Workers at some of Belarus’ largest manufacturing plants declared strikes on Thursday in protest of violence from the security services, a sign that the demonstrations that have gripped the country since last Sunday’s contested election are continuing to swell.
Hundreds of workers at the large Belarus Auto Factory (BelAZ) in the town of Zhodino were filmed walking out of the plant, chanting “Long live Belarus.” There were also reports of strikes at several other plants, including the state-run Minsk Automobile Plant (MAZ) and Minsk Tractor Works (MTZ).
Local media quoted the workers at BelAZ as demanding a repeat of Sunday’s election that ended in a landslide win for Belarus’ long-time authoritarian leader Alexander Lukashenko amid allegations of widespread vote rigging. The workers also reportedly called for riot police to be expelled from the town.
Thousands of protesters also demonstrated across Belarus in many cities and towns. Videos and photos showed many protesters forming what they call “chains of solidarity,” standing in long lines along roads waving objects painted with the red and white flag that is a symbol of the anti-Lukashenko opposition.
The protests appeared to be growing despite four days of brutal crackdown from the authorities since the election. The security services have deployed heavily armed riot police and interior troops against the peaceful protesters each night, using stun grenades and rubber bullets indiscriminately. Hundreds of people have been injured and at least one killed since Sunday. Belarus’s authorities have acknowledged security forces opened fire with live ammunition on demonstrators in the town of Brest on Tuesday night, wounding one person.
Authorities have said they’ve detained close to 7,000 people since the protests began. Minsk’s jails are reported to be overflowing, according to local journalists and accounts from those released. Hundreds of people have been gathering outside jails looking to find relatives who disappeared overnight during the protests.
The announcement of the factory strikes was a potentially significant development, signalling that the discontent in also shared among groups considered part of Lukashenko’s traditional base.
Lukashenko, often referred to as “Europe’s Last Dictator,” has been in power for 26 years but in recent months has seen a groundswell of opposition. In Sunday’s election he was challenged by Svetlana Tikhanovskaya, a former teacher and stay-at-home mother who only joined the race after her husband — a popular blogger — was jailed and barred from running.
Tikhanovskaya attracted huge support from people fed up with Lukashenko and angered with his handling of the coronavirus pandemic, which he has dismissed.
Belarus’ elections commission on Thursday published what it said were the final results of the election, that bumped up Tikhanovskaya’s share of the vote to 14.92%, and reduced Lukashenko’s to 64.49%.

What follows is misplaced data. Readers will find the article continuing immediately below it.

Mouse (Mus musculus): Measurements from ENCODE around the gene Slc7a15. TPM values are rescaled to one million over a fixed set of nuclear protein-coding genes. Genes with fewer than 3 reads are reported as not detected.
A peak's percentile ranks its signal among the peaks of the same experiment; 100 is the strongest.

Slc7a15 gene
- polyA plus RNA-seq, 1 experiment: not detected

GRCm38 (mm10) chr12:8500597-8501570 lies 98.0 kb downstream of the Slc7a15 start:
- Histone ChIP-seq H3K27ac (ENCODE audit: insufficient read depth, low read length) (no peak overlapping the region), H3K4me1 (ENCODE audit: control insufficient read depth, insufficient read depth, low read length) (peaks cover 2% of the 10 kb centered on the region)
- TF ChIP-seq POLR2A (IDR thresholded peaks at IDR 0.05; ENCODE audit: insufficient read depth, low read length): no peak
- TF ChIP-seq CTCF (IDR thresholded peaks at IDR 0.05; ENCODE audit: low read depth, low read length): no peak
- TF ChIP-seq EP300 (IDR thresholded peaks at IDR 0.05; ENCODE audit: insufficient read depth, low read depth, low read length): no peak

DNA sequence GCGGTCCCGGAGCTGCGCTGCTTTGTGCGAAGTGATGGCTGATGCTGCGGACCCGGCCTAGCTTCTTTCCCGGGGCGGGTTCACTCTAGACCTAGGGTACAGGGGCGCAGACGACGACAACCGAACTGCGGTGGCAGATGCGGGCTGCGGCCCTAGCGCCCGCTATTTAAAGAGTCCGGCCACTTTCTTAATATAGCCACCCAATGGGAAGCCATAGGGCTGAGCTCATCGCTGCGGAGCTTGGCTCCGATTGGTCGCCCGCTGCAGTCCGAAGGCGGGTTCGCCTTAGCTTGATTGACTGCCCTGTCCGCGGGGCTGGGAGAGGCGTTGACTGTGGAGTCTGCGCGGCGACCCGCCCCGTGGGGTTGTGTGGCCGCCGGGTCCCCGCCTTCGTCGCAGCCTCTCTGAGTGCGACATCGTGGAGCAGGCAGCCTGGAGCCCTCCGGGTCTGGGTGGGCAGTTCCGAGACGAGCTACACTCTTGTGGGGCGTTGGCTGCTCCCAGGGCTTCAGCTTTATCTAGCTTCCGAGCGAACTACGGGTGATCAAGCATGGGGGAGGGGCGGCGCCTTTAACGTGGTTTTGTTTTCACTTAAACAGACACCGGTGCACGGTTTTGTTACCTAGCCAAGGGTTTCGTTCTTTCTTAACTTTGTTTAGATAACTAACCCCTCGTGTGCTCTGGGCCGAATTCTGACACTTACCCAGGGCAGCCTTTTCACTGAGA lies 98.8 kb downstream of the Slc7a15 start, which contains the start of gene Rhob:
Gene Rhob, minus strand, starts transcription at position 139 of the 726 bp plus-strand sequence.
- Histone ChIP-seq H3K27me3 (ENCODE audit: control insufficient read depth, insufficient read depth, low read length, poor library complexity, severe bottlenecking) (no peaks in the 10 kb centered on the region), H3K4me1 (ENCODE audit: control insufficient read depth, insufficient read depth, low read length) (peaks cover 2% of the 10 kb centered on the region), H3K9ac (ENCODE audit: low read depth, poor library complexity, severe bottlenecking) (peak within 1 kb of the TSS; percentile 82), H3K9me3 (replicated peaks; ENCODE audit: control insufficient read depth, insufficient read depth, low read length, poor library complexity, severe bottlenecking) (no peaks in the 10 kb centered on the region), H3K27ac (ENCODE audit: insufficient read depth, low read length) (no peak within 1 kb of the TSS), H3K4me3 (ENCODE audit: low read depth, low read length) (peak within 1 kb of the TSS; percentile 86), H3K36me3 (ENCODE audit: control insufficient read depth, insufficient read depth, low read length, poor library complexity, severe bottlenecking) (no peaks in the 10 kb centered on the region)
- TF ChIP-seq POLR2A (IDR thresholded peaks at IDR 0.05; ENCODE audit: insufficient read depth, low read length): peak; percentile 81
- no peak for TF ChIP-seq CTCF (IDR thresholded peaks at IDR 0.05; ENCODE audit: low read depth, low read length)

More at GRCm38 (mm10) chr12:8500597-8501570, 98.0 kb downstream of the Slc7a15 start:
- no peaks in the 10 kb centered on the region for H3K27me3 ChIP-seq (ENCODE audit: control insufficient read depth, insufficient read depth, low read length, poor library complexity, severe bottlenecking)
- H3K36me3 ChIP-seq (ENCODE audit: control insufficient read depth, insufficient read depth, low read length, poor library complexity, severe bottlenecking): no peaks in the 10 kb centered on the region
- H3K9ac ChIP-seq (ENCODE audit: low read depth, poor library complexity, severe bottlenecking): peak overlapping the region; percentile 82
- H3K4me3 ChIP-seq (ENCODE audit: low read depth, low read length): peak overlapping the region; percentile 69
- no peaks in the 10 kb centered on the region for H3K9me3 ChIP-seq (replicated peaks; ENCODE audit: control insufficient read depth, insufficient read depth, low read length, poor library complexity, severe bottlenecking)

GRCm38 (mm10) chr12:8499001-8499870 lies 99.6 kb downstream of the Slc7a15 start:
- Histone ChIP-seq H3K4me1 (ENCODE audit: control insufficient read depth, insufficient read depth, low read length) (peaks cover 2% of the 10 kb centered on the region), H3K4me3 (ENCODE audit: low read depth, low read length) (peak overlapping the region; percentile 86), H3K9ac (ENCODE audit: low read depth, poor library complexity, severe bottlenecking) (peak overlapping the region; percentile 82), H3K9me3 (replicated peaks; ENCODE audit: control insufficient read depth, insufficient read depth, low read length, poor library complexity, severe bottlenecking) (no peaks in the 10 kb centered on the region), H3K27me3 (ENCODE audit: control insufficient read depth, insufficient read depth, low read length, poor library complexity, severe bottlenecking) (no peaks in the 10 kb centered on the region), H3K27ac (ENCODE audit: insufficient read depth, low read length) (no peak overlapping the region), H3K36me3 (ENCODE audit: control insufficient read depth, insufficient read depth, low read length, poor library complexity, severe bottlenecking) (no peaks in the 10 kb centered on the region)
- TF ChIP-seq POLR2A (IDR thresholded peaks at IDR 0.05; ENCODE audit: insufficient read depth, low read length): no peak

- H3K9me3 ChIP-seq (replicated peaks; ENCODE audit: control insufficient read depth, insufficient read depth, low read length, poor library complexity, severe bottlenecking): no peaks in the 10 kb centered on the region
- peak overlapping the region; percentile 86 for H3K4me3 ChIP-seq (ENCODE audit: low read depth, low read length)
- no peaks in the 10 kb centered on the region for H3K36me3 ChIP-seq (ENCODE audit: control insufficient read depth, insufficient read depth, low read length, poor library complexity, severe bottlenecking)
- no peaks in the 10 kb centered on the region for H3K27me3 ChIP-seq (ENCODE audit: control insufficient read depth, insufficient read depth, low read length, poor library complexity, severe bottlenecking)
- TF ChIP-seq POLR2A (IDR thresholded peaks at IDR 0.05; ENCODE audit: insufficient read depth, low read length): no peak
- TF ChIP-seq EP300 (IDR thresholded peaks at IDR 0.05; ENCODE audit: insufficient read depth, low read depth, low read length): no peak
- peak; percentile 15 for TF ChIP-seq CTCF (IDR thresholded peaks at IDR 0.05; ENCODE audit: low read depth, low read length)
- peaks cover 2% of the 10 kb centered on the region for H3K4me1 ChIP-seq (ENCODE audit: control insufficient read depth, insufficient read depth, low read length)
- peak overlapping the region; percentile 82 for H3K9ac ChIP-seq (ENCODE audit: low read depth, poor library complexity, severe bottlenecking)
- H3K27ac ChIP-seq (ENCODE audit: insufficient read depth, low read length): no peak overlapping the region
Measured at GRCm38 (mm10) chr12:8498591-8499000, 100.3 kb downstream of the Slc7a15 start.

But many people in Belarus believe the real result is still very different and the protesters are demanding the election be held again.
In a video that went viral in the country, workers at the autoplant in Zhodino are seen confronting a local mayor who has come to speak with them. A man shouts asking how many of the crowd voted for Tikhanovskaya — virtually every workers’ hands shoot up.
Tikhanovskaya left Belarus for Lithuania on Tuesday, suggesting she had faced threats to her family. But the protests, which are largely leaderless, have continued.
Many people demonstrating told media on the ground they had been moved to come out because of the violence from the security services.
“The main difference now is that well again people protest across the country, everywhere, because everybody feels fed up,” Hanna Liubakova, a journalist based in Minsk said by phone on Wednesday.
“People are so angry. They have so many reasons for discontent. And this will not disappear,” she said.
Two presenters from state television said they were resigning on Wednesday night in light of the situation in the country. A number of prominent Belarusian celebrities have also posted statements condemning the violence from police.
There have been growing calls in Europe for the European Union to impose sanctions on Lukashenko over the crackdown. Germany, Lithuania, Latvia and Sweden have spoken publicly in favor of sanctions, ahead of emergency talks between EU foreign ministers on Friday.
Reuters on Thursday reported the EU was likely to impose sanctions on Belarus as soon as the end of this month.
The U.S., which restored diplomatic relations with Belarus only last year after a decade pause prompted by a previous crackdown, has so far not joined those calls. Secretary of State Mike Pompeo on Wednesday criticized the violence and said the election had not been free and fair.
He said the U.S. was studying its options, mentioning the possibility of stopping recently agreed oil deliveries to Belarus, but noted “we’re still pretty fresh off this election.”
“What is it that we believe that we can do, not just the United States unilaterally, but in a multilateral way to deliver good outcomes for the Belarusian people,” he said in an interview with Radio Free Europe/Radio Liberty. “And we need to see how things settle out here in the near future.”